During a two year period of clearing away the toxins in my system accumulated over a three year period of illness and too many prescribed medicines, I experienced strange disturbances in my brain and body.  Episodes where my heart-rate would become irregular and the blood to my brain seemed momentarily halted.  Silence would rush through my body like a cloud passing before the sun and with equal suddenness a wave of shock, chilling me to the bone, would cause me to shake uncontrollably, especially my arms and legs.

I was extremely frightened of these occurrences especially the moments when my electrical circuits seemed to briefly stop.  I was leary of obtaining any medical advise and I wanted no more medicines.  I felt that perhaps this was a symptom of my system healing itself even though I was not fully aware of the body’s ability to do so.  The most important issue was overcoming the fear created by not knowing exactly what was happening and why.

I managed to hide these brief episodes, making me tense and self-concious, from my husband until one afternoon.  After having fought uncomfortable symptoms off and on for most of the day, my system clicked into a more major episode which could no longer be hidden.  I was panic stricken and so was my husband.  I was unable to speak and sure he felt I had gone crazy.

My husband was extremely supportive though tentative about my refusal to see a doctor.      It was a difficult period of adjustment for both of us.  When I began having several each week, I was convinced to have tests made to determine whether maybe I had a brain tumor.  Much expense was incurred and many tests only to find out that my brain waves were very abnormal which indicated a seizure disorder of unknown origin.  It was suggested I take drugs to calm the episodes.  It was the last thing I wanted to do, yet in the end, I agreed.

For the first four days I slept and it was a blessing.  The world slowed down around me, and my brain no longer felt as if it were on a runaway train.  In the second week while still on the medication, I had a sever seizure.  It came quickly, without warning, and frightened me more than ever before.  I felt I would slip beyond the conscious world and was not sure of being able to come back.

Fear of that unknown is what enabled me to hold on, but no matter how hard I fought this time, I slowly began slipping away as if sliding down a glass mountain.  I cried out to my husband, who standing beside the bed broke down and began to cry.  In that instant, I let go.  I stopped fighting and burst into tears.  The seizure stopped almost instantly and I saw so clearly, silently, humbly, that letting go of emotion was part of the answer I was looking for.  Holding onto feelings had to be what was creating this disorder and I needed to explore what I was hiding from.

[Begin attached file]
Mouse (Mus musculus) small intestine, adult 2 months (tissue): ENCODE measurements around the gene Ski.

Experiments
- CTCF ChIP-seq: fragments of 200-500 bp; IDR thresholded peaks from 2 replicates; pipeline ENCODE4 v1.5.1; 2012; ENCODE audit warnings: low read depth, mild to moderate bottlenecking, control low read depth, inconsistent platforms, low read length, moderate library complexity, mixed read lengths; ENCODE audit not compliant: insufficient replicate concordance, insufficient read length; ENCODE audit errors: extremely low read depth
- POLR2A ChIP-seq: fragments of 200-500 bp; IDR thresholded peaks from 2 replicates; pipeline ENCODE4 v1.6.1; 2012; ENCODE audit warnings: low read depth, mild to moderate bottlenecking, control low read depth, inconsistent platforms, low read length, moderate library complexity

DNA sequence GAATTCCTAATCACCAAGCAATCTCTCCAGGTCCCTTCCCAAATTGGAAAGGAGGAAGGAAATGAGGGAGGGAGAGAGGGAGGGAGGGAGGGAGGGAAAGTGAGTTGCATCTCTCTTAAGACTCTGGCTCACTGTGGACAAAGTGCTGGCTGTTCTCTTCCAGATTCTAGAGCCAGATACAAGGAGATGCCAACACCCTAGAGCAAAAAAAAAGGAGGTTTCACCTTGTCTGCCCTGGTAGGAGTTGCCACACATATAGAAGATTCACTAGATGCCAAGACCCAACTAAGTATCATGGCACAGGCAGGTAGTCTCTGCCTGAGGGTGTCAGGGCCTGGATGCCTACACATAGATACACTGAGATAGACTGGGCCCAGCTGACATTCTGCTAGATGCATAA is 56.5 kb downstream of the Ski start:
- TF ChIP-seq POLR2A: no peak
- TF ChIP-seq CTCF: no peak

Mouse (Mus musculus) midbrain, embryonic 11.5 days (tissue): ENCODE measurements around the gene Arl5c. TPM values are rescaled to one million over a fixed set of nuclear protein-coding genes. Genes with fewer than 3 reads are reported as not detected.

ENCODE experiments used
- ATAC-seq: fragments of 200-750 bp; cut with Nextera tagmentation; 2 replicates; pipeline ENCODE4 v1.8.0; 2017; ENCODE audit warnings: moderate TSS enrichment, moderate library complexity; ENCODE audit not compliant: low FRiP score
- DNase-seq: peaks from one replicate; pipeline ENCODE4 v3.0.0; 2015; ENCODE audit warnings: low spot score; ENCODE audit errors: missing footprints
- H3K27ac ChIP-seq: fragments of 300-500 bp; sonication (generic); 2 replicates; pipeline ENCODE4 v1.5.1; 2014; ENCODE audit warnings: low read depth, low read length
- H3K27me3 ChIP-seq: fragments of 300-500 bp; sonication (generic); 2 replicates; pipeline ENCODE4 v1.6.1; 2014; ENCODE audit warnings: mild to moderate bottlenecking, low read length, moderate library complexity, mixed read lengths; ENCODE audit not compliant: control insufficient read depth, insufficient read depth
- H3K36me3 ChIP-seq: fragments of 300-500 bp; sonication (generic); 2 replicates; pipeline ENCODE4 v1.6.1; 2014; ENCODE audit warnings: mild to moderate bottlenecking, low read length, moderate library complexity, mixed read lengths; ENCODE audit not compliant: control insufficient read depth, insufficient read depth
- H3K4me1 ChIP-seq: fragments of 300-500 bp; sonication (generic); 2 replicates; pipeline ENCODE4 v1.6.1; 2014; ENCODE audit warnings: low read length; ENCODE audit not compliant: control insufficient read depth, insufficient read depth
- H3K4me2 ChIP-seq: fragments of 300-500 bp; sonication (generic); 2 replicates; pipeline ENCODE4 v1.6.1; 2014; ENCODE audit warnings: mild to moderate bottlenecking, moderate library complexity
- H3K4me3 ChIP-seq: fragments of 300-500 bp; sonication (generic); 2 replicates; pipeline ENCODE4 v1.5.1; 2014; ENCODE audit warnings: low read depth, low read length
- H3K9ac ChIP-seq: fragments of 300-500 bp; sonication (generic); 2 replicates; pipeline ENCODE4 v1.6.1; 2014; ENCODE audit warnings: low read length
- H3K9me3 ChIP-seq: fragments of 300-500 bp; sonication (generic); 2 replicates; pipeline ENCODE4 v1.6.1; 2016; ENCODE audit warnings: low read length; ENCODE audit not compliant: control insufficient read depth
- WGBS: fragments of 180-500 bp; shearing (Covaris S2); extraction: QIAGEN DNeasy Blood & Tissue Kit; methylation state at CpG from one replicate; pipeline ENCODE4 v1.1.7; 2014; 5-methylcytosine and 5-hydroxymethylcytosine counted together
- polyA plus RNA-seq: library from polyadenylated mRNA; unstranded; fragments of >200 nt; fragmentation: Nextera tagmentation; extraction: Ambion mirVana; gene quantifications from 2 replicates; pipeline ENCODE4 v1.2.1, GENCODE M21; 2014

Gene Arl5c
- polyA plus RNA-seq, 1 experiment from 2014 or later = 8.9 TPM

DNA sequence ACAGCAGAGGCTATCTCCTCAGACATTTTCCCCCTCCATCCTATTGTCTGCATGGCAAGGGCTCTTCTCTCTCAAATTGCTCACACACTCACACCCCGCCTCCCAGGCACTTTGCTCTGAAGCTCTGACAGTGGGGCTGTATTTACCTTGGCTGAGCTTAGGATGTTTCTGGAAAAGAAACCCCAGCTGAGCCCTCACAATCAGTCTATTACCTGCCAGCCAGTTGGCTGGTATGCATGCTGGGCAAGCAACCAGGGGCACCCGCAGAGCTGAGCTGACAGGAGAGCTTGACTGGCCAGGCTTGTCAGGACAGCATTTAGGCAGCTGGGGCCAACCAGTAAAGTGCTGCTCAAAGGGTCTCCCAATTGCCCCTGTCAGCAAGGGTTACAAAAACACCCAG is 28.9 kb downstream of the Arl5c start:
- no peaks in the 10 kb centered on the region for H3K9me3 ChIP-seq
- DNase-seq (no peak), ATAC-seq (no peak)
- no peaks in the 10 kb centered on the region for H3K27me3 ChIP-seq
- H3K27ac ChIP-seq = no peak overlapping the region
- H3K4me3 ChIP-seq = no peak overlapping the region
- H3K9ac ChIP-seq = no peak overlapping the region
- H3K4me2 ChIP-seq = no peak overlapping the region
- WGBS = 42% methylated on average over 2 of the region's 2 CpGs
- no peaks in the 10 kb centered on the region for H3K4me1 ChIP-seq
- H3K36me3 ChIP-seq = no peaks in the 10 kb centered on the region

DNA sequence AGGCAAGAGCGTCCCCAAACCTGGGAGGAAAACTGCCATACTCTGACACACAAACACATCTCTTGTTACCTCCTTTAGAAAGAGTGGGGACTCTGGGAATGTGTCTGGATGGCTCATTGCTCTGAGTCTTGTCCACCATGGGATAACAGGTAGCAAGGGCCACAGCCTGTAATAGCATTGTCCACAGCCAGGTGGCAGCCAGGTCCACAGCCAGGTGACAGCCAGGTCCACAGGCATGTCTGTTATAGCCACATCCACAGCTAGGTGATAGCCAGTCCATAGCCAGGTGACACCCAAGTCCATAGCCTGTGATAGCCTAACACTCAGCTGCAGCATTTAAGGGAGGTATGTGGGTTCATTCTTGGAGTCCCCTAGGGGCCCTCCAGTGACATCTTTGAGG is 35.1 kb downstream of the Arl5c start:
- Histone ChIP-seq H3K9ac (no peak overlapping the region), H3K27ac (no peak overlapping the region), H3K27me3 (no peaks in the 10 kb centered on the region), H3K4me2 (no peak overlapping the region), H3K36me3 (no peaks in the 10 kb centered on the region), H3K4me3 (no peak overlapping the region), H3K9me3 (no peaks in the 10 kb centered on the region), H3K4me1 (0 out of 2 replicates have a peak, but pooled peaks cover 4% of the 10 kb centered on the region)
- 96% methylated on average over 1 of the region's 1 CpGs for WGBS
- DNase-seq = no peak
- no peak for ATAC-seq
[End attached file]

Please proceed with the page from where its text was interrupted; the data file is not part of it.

Within the next week, I developed an allergic reaction to the medication and had to stop taking it.  Even though I was afraid that the seizures would escalate, I knew a new approach was necessary.  I began going for long walks alone and creating time periods for myself in order to find again my inner voice.  Whenever I felt a silent cloud descending around my brain. I ran to plunge my feet and or hands into cold water until I could see clearly again.  The feelings associated with an oncoming seizure were abated.  Six months of this regime and slowly, bit by bit the seizures diminished in time and frequency.

I was to discover that when I was unsure of myself and disagreed with others, I kept quiet in fear of confrontation and an inability to speak what was on my mind.   The seizures were only a form of alarm telling me I was trying to run away, escape.  I needed to find my voice.  I needed to express my anger, my sorrow, my joy and find love and acceptance for myself.

I had lived alone for thirteen years and hadn’t realized how much I carried everything silently.  If I wanted to heal the seizures, I had no other choice than to learn how to release feelings I was in the habit of holding on to.

My first moments of learning to speak-up were horrifying as my body trembled and my head reeled in fear.  But, I discovered an echo of sureness which gave way to courage, peace and understanding.

I no longer have seizures.  I have discovered a strength of soul that has enabled me to understand the importance of accepting responsibility for the illnesses I have created.  Learning to listen and trust the guidance within myself has helped me to clarify and release traumas of my adulthood, childhood, and that that I carried into this lifetime from the past.  I have learned to follow my heart.